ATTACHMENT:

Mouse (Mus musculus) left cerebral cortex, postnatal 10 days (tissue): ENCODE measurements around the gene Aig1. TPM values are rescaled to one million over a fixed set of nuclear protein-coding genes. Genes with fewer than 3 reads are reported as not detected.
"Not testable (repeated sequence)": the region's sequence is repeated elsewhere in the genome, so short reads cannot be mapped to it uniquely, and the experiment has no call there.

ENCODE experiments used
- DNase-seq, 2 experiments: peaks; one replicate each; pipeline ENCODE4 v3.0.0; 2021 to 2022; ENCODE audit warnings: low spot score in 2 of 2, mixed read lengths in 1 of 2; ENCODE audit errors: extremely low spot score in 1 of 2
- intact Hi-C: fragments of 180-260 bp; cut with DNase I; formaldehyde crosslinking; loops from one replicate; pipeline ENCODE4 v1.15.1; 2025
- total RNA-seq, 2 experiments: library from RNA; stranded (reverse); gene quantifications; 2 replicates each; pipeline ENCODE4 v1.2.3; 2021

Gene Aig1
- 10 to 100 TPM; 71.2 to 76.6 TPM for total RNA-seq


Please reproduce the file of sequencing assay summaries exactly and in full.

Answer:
Mouse (Mus musculus) left cerebral cortex, postnatal 10 days (tissue): ENCODE measurements around the gene Aig1. TPM values are rescaled to one million over a fixed set of nuclear protein-coding genes. Genes with fewer than 3 reads are reported as not detected.
"Not testable (repeated sequence)": the region's sequence is repeated elsewhere in the genome, so short reads cannot be mapped to it uniquely, and the experiment has no call there.

ENCODE experiments used
- DNase-seq, 2 experiments: peaks; one replicate each; pipeline ENCODE4 v3.0.0; 2021 to 2022; ENCODE audit warnings: low spot score in 2 of 2, mixed read lengths in 1 of 2; ENCODE audit errors: extremely low spot score in 1 of 2
- intact Hi-C: fragments of 180-260 bp; cut with DNase I; formaldehyde crosslinking; loops from one replicate; pipeline ENCODE4 v1.15.1; 2025
- total RNA-seq, 2 experiments: library from RNA; stranded (reverse); gene quantifications; 2 replicates each; pipeline ENCODE4 v1.2.3; 2021

Gene Aig1
- 10 to 100 TPM; 71.2 to 76.6 TPM for total RNA-seq